Ping pong is a pretty fun game. Exciting even. But it's safe to say that when I say "ping pong" you don't think "rare archaeological discovery". And yet it was a home renovation to allow for nighttime ping pong matches that led to a very rare find on a farmhouse in Wiltshire county, Britain. (Fun fact: Wiltshire county is home to the world famous prehistoric stone monument Stonehenge.)
In February 2015, an English rug designer named Luke Irwin hired workers to install some underground electrical lines to a building so his son could play ping pong there in the evening. But when the workers started digging, they found something. Something hard. And colourful. A mosaic!
It's Roman for "hard pretty floor puzzle"
So, back up. "Mosaic"? It's okay, I had to look it up, too. A mosaic is artwork that is made of hundreds, even thousands of small coloured tiles, stones, or glass. A mosaic can show a picture or a scene. Back in the day, it might show something like soldiers in battle, gods and mythical monsters, or various animals. But many mosaics were made to show designs of repeating patterns. They were often used to decorate walls or, as in the find in Luke Irwin's backyard, the floor. Mosaics were especially common in the ancient cultures of Mesopotamia (what is today called Iraq), Greece, and Rome. Irwin's mosaic is a Roman one.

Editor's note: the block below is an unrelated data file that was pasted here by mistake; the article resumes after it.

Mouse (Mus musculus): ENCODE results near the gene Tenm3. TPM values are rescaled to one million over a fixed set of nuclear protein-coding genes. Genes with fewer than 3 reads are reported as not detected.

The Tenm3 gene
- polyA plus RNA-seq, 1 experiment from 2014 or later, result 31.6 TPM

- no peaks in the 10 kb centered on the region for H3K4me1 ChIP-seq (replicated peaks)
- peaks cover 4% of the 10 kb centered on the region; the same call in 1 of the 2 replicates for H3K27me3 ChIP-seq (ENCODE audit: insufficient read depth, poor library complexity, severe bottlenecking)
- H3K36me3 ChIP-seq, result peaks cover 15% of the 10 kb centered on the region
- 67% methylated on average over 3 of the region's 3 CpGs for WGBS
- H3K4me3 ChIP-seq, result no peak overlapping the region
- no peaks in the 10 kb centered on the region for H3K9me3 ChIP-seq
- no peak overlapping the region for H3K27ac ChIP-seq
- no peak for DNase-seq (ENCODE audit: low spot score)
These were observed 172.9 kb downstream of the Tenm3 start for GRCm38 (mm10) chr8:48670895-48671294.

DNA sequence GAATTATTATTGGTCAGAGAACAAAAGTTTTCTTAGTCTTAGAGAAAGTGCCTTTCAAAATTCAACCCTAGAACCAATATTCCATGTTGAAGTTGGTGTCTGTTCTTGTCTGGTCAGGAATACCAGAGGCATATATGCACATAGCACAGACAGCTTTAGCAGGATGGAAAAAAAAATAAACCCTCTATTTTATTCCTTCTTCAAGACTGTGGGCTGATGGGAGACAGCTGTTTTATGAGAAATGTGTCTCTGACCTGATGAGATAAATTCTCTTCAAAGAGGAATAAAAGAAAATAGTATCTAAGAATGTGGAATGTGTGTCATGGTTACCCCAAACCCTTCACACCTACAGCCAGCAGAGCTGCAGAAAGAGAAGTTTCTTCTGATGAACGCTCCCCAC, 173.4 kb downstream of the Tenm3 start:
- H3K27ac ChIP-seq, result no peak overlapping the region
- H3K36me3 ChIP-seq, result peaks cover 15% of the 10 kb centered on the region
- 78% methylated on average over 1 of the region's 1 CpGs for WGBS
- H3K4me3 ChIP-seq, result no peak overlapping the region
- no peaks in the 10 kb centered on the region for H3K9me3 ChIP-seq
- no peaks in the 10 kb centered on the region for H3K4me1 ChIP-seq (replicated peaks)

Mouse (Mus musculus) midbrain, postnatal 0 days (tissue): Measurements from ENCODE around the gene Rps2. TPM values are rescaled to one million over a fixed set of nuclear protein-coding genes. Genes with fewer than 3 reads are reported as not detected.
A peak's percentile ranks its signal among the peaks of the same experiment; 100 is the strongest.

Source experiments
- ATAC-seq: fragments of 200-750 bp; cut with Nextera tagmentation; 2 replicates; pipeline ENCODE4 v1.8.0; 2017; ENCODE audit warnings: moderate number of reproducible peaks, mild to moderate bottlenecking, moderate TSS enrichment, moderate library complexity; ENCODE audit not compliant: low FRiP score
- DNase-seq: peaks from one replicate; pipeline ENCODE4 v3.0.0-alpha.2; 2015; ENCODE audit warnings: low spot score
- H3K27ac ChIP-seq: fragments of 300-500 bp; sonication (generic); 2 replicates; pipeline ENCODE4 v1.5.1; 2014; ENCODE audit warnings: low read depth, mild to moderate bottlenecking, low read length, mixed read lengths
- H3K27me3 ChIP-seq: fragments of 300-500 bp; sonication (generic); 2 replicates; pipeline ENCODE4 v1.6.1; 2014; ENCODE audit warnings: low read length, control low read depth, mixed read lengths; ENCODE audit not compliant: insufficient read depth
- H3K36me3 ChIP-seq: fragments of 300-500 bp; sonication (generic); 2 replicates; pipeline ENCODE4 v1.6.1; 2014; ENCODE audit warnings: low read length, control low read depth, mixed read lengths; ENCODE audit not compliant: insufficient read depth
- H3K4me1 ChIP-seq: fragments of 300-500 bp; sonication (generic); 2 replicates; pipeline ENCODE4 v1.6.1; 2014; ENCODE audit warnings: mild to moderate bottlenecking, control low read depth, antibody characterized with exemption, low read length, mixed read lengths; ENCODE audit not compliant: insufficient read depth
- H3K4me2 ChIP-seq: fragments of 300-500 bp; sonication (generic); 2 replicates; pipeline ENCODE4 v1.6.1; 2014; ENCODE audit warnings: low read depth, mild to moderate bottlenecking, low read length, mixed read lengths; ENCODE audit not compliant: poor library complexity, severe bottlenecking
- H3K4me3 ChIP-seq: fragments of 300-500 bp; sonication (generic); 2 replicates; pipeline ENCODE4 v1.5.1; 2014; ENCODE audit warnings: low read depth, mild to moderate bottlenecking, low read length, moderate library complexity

But I thought he lived in Britain
Yep, I was just getting to that part. About 2000 years ago, the Roman Empire was the greatest power in the world. It covered much of southern and central Europe, as well as parts of the Middle East and northern Africa. And the northern-most part of the empire? That was Britain. Romans brought their sense of architecture and style everywhere they conquered. They made homes and structures just like the ones they had back home. After Irwin made his discovery, he contacted experts who began to explore the property further. Today, they believed that this location was once home to a huge Roman villa, or estate. A discovery like this, especially by accident, is extremely rare.
While the archeologists continue to dig, Irwin has turned his discovery into the inspiration for a new collection of rugs. But before you decide to order one for your home (Happy Birthday, Mom!), keep this in mind: they're pretty expensive. Geez there, Luke, what do I look like? Some kind of Roman emperor?